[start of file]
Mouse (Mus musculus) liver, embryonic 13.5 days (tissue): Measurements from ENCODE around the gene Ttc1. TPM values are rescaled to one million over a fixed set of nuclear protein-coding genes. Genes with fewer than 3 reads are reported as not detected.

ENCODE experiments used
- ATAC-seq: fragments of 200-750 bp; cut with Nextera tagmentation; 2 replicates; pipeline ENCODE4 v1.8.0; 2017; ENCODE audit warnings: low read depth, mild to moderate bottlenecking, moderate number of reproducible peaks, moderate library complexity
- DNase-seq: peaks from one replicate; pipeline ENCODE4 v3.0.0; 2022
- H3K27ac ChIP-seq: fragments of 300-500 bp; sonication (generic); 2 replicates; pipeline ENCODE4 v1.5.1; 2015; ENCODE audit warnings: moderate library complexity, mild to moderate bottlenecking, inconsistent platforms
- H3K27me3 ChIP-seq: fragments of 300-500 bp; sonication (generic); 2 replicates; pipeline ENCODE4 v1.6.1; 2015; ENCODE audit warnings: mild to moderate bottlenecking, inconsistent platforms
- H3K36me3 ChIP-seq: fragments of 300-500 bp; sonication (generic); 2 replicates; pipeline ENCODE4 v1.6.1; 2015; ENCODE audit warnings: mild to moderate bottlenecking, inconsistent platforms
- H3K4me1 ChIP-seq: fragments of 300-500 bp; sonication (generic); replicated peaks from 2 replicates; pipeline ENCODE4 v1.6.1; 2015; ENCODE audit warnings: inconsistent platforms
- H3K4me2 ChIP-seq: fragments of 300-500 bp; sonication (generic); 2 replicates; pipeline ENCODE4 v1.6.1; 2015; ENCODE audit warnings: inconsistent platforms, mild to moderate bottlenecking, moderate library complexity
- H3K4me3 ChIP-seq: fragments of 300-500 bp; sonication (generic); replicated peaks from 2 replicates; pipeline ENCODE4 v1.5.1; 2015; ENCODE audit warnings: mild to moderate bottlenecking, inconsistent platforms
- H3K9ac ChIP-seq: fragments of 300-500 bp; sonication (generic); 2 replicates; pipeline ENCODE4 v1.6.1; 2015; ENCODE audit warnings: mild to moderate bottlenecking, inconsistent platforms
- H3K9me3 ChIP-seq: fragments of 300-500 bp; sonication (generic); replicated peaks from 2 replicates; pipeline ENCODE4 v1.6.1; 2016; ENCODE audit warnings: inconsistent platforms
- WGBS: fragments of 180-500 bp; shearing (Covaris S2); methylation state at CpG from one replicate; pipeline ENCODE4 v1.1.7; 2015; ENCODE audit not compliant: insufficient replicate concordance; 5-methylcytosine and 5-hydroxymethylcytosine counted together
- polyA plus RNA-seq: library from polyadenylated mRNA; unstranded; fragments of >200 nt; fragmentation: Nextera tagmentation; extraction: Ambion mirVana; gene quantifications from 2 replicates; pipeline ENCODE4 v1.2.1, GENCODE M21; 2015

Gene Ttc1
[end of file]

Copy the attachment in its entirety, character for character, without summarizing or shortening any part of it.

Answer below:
Mouse (Mus musculus) liver, embryonic 13.5 days (tissue): Measurements from ENCODE around the gene Ttc1. TPM values are rescaled to one million over a fixed set of nuclear protein-coding genes. Genes with fewer than 3 reads are reported as not detected.

ENCODE experiments used
- ATAC-seq: fragments of 200-750 bp; cut with Nextera tagmentation; 2 replicates; pipeline ENCODE4 v1.8.0; 2017; ENCODE audit warnings: low read depth, mild to moderate bottlenecking, moderate number of reproducible peaks, moderate library complexity
- DNase-seq: peaks from one replicate; pipeline ENCODE4 v3.0.0; 2022
- H3K27ac ChIP-seq: fragments of 300-500 bp; sonication (generic); 2 replicates; pipeline ENCODE4 v1.5.1; 2015; ENCODE audit warnings: moderate library complexity, mild to moderate bottlenecking, inconsistent platforms
- H3K27me3 ChIP-seq: fragments of 300-500 bp; sonication (generic); 2 replicates; pipeline ENCODE4 v1.6.1; 2015; ENCODE audit warnings: mild to moderate bottlenecking, inconsistent platforms
- H3K36me3 ChIP-seq: fragments of 300-500 bp; sonication (generic); 2 replicates; pipeline ENCODE4 v1.6.1; 2015; ENCODE audit warnings: mild to moderate bottlenecking, inconsistent platforms
- H3K4me1 ChIP-seq: fragments of 300-500 bp; sonication (generic); replicated peaks from 2 replicates; pipeline ENCODE4 v1.6.1; 2015; ENCODE audit warnings: inconsistent platforms
- H3K4me2 ChIP-seq: fragments of 300-500 bp; sonication (generic); 2 replicates; pipeline ENCODE4 v1.6.1; 2015; ENCODE audit warnings: inconsistent platforms, mild to moderate bottlenecking, moderate library complexity
- H3K4me3 ChIP-seq: fragments of 300-500 bp; sonication (generic); replicated peaks from 2 replicates; pipeline ENCODE4 v1.5.1; 2015; ENCODE audit warnings: mild to moderate bottlenecking, inconsistent platforms
- H3K9ac ChIP-seq: fragments of 300-500 bp; sonication (generic); 2 replicates; pipeline ENCODE4 v1.6.1; 2015; ENCODE audit warnings: mild to moderate bottlenecking, inconsistent platforms
- H3K9me3 ChIP-seq: fragments of 300-500 bp; sonication (generic); replicated peaks from 2 replicates; pipeline ENCODE4 v1.6.1; 2016; ENCODE audit warnings: inconsistent platforms
- WGBS: fragments of 180-500 bp; shearing (Covaris S2); methylation state at CpG from one replicate; pipeline ENCODE4 v1.1.7; 2015; ENCODE audit not compliant: insufficient replicate concordance; 5-methylcytosine and 5-hydroxymethylcytosine counted together
- polyA plus RNA-seq: library from polyadenylated mRNA; unstranded; fragments of >200 nt; fragmentation: Nextera tagmentation; extraction: Ambion mirVana; gene quantifications from 2 replicates; pipeline ENCODE4 v1.2.1, GENCODE M21; 2015

Gene Ttc1